The conversations the informants captured contained many chilling passages, such as Shnewer's talking about shooting down planes leaving Dover Air Force Base, and Eljvir Duka's discussing whether he could stand across from the White House and shoot President Bush.

Defense attorney Mike Riley compared the post-Sept. 11 era to World War II, when Japanese Americans were viewed suspiciously, and said this was a case where young Muslim men with "too much testosterone and bad judgment get themselves into trouble."

Prosecutors said the defendants, who had no connections to terrorists overseas, were inspired by jihadist videos and lectures they downloaded from the Internet.

The videos, seized from hard drives belonging to Shnewer and Eljvir Duka, depicted beheadings and attacks on U.S. military personnel in Iraq and Afghanistan. Some were produced by the media wing of al-Qaeda.

Jurors watched dozens of those videos, which Riley said had an impact on them.

"They upset the jury greatly. They upset anyone in the courtroom," he said. "It was gruesome, it was horrendous, and it was repetitive."

Riley said he would explore an appeal for his client, Shain Duka. Other defense attorneys said they would focus first on sentencing.

A sixth man arrested and charged only with gun offenses pleaded guilty earlier.

The defense attorneys said the acquittal on the attempted-murder charges showed that jurors had found that the defendants did not go beyond planning. In order to convict on the attempted-murder counts, jurors needed to find that the men took substantial steps toward launching an attack.

Carl Tobias, a law professor at the University of Richmond, said he was not surprised by the split verdict. He said the government is forced to make arrests in terrorist cases before any plot gets too advanced.

"They're put in an untenable position. The situation forces them to move sooner rather than later," he said.

"They err on the side of caution, and sometimes they can't convict on the most serious charges."

Edward Ohlbaum, a professor of law at Temple University, called "conspiracy" an amorphous charge.

"It's the darling of the prosecutors' arsenal," he said. "It's far easier to convict someone for agreeing to do something than for actually doing it."

The jurors, who were chosen anonymously and sequestered during deliberations, declined to speak to reporters about how they arrived at their decisions.

They released a statement through District Court Judge Robert B. Kugler.

"During these last six days, we have held the fate of these five defendants in our hands, and we have not reached our conclusions lightly," they said.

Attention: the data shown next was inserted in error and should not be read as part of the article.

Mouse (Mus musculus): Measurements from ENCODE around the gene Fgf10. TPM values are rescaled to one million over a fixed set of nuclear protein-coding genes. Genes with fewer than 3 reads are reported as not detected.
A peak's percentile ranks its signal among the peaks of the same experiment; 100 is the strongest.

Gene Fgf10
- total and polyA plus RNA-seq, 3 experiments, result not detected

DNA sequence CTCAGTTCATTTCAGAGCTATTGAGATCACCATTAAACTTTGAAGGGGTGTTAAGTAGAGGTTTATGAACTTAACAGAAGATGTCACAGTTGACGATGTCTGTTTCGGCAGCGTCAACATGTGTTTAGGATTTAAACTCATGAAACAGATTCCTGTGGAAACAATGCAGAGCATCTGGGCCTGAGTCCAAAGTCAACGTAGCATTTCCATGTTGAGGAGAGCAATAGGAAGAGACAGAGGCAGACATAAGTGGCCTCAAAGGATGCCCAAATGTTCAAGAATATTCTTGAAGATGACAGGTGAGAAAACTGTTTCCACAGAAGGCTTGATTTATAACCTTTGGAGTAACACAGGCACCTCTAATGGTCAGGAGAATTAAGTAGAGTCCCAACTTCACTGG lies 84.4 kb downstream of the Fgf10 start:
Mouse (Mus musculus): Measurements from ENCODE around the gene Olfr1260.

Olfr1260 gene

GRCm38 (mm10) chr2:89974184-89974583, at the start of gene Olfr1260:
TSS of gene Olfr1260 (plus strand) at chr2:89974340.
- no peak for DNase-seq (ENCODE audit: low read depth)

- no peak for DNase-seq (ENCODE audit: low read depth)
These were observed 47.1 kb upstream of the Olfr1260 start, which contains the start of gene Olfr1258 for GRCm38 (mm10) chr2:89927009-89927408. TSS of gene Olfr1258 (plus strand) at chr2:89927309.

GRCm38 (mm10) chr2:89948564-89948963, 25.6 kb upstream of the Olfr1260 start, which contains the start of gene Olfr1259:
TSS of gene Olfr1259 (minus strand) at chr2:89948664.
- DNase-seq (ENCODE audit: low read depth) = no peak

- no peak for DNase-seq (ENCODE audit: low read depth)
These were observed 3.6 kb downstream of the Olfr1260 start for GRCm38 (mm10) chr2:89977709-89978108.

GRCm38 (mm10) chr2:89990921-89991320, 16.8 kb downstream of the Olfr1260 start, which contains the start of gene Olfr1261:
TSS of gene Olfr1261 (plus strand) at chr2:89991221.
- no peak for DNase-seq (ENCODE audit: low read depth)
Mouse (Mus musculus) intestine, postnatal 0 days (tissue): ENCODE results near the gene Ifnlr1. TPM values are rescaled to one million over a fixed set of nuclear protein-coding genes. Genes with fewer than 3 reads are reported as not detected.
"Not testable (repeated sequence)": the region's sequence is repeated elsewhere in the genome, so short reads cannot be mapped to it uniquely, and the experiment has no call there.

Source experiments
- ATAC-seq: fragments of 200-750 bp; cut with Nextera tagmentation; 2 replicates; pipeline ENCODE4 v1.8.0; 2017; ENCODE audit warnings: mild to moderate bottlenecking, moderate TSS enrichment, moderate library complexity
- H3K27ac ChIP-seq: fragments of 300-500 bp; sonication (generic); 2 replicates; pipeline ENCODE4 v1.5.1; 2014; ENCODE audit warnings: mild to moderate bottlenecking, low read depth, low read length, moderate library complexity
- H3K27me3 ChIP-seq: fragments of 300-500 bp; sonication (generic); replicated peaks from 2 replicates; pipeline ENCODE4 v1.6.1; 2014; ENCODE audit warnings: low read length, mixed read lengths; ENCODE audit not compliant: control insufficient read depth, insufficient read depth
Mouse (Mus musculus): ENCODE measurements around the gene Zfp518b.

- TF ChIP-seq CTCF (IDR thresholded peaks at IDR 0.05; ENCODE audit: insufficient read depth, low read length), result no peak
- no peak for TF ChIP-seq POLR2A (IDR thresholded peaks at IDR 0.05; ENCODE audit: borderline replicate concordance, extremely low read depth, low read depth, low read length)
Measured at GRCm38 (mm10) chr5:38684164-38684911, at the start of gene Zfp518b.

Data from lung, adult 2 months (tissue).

The Duka brothers and Shnewer also were convicted of gun charges. Eljvir Duka was found not guilty of a gun charge related to his brothers' attempt to buy weapons from Omar.

Several of the gun charges against the Duka brothers were brought because they are illegal aliens and are not allowed to possess firearms. The Dukas emigrated to the United States from the former Yugoslavia when they were children.

Shnewer, who was born in Jordan, is a U.S. citizen. Tatar, born in Turkey, is a legal immigrant.

Sentencing for the Dukas has been scheduled for April 22. Sentencing for Shnewer and Tatar has been scheduled for the next day.

Defense attorneys said their clients remained strong after the verdicts were announced but did not have an explanation for why the men held up their index fingers as they left the courtroom.

"Their main concern isn't for themselves but for their families and their children," defense attorney Michael Huff said. "I think they wanted to show them a positive attitude."

After the men were arrested in May 2007, prosecutors characterized the defendants as the face of a new kind of homegrown terrorism.

Marra shied away yesterday from that portrayal, which he called overly broad. Instead, he summoned the thoughts of his Italian-immigrant father, saying his father would have wondered "what the heck is wrong with these people."

"One of the things we have to think about is what made these people so disaffected," he said. "Why aren't they happy to be here, leading productive lives?"

Contact staff writer Troy Graham at 856-779-3893 or tgraham@phillynews.com.

Staff writer George Anastasia contributed to this article.